If/When Mars or the moon are colonized, transport will be needed between bases. Over long distances, rovers would be too slow and traditional aircraft would not work well in thin to non existent atmosphere. Obviously due to low gravity the rocket could be quite small with a non traditional design. Perhaps similar to the apollo lunar module?
The energy, material and safety costs of rocket flight on the moon probably mean most bulk cargo will travel by some form of surface transport.
For those cases where use of a rocket is justified some work has been down on exploiting in situ Aluminum, reacting with Oxygen or Water. The water option appears more stable and easier to handle than cryogenic oxygen, but involves water which may be more useful as life support and has a performance loss due to the energy involve in liberating the hydrogen.
The suggested performance for oxygen/aluminum seems to have an ISP of around 200, giving fuel loads of between 50% and 70% depend on how 'orbital' your planned route is, so in terms of what the craft looks like, it is going to be at least half tankage, exact nature of that tank will depend on how the Aluminum is stored and handled noting that getting the predicted performance seems to be complicated where the aluminum is in solid or powder form- the logistics of fueling and servicing a craft with one tank of liquid oxygen and the other liquid aluminum seems excessively exciting.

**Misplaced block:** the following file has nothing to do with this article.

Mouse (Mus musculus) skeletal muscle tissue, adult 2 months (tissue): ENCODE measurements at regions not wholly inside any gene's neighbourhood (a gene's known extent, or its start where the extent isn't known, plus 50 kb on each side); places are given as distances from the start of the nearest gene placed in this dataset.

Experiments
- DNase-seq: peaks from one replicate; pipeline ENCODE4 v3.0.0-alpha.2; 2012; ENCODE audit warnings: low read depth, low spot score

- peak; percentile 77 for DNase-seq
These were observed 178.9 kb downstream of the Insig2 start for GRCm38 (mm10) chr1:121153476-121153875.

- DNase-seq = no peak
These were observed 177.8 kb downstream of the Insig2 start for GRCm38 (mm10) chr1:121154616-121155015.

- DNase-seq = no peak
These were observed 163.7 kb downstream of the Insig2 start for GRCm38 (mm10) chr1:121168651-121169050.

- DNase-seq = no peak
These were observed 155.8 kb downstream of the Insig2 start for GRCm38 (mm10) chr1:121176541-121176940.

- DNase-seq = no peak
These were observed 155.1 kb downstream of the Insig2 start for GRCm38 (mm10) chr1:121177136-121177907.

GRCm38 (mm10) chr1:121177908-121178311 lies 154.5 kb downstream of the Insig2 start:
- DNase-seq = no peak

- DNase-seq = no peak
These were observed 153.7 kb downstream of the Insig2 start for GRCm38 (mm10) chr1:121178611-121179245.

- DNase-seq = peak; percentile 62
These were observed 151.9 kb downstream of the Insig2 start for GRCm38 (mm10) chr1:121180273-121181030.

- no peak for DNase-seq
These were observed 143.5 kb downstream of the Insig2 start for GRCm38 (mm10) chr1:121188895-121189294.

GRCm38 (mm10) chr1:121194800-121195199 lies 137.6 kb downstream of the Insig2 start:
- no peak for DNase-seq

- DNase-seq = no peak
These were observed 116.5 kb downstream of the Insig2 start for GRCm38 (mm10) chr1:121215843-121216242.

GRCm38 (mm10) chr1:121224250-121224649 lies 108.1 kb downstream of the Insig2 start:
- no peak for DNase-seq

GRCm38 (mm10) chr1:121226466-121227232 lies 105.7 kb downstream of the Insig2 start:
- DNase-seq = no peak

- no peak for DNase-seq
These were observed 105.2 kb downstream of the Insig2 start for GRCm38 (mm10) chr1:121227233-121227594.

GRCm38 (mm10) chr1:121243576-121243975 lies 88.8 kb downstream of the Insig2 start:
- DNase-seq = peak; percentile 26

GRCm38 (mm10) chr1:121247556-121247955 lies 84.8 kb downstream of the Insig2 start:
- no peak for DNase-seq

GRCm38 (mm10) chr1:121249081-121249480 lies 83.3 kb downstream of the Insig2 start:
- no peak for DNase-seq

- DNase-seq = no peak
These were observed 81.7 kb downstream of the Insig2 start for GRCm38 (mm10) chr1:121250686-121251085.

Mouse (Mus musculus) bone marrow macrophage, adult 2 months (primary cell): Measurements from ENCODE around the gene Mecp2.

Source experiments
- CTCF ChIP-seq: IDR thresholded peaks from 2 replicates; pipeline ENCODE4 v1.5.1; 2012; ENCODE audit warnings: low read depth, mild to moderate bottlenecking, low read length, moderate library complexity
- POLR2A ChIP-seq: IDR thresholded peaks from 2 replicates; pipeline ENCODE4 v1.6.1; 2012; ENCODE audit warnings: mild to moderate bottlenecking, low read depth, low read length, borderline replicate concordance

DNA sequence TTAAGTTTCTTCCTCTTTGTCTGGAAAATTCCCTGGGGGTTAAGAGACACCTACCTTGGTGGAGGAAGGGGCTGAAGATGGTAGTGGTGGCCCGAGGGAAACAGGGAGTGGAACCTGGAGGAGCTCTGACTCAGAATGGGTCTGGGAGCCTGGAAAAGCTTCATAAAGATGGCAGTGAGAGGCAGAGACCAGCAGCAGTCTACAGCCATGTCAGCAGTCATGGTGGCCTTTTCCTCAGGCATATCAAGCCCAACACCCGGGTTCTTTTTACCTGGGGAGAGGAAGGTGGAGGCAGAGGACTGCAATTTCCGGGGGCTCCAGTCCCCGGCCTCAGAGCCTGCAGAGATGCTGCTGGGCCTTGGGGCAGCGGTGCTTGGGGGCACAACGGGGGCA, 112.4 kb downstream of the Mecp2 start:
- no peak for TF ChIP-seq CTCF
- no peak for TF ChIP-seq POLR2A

One note with any aluminum based rocket is that it will tend to produce solid particulate as exhaust at very high velocities, which probably cannot be allowed to routinely impact solar panels or similar habitat structures, suggesting that any launch facility will need to be carefully positioned.